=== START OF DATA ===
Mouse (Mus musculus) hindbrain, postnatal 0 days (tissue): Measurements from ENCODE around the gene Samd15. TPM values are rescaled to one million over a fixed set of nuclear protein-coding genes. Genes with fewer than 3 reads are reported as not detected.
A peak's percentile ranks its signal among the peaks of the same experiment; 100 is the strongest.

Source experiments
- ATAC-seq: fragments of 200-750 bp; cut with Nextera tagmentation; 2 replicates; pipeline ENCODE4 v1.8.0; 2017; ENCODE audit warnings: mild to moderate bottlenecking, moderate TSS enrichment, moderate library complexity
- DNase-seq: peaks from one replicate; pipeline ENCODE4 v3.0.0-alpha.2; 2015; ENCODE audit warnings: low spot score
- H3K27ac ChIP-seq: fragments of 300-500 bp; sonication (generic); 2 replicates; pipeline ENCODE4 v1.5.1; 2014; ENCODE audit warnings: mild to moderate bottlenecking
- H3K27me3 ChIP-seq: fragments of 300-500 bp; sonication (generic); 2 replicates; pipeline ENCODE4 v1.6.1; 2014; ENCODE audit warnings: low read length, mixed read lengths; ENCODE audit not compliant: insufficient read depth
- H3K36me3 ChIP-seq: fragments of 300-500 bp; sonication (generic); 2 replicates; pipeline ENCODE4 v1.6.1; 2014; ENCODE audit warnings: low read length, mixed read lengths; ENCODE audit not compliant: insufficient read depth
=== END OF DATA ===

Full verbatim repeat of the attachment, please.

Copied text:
Mouse (Mus musculus) hindbrain, postnatal 0 days (tissue): Measurements from ENCODE around the gene Samd15. TPM values are rescaled to one million over a fixed set of nuclear protein-coding genes. Genes with fewer than 3 reads are reported as not detected.
A peak's percentile ranks its signal among the peaks of the same experiment; 100 is the strongest.

Source experiments
- ATAC-seq: fragments of 200-750 bp; cut with Nextera tagmentation; 2 replicates; pipeline ENCODE4 v1.8.0; 2017; ENCODE audit warnings: mild to moderate bottlenecking, moderate TSS enrichment, moderate library complexity
- DNase-seq: peaks from one replicate; pipeline ENCODE4 v3.0.0-alpha.2; 2015; ENCODE audit warnings: low spot score
- H3K27ac ChIP-seq: fragments of 300-500 bp; sonication (generic); 2 replicates; pipeline ENCODE4 v1.5.1; 2014; ENCODE audit warnings: mild to moderate bottlenecking
- H3K27me3 ChIP-seq: fragments of 300-500 bp; sonication (generic); 2 replicates; pipeline ENCODE4 v1.6.1; 2014; ENCODE audit warnings: low read length, mixed read lengths; ENCODE audit not compliant: insufficient read depth
- H3K36me3 ChIP-seq: fragments of 300-500 bp; sonication (generic); 2 replicates; pipeline ENCODE4 v1.6.1; 2014; ENCODE audit warnings: low read length, mixed read lengths; ENCODE audit not compliant: insufficient read depth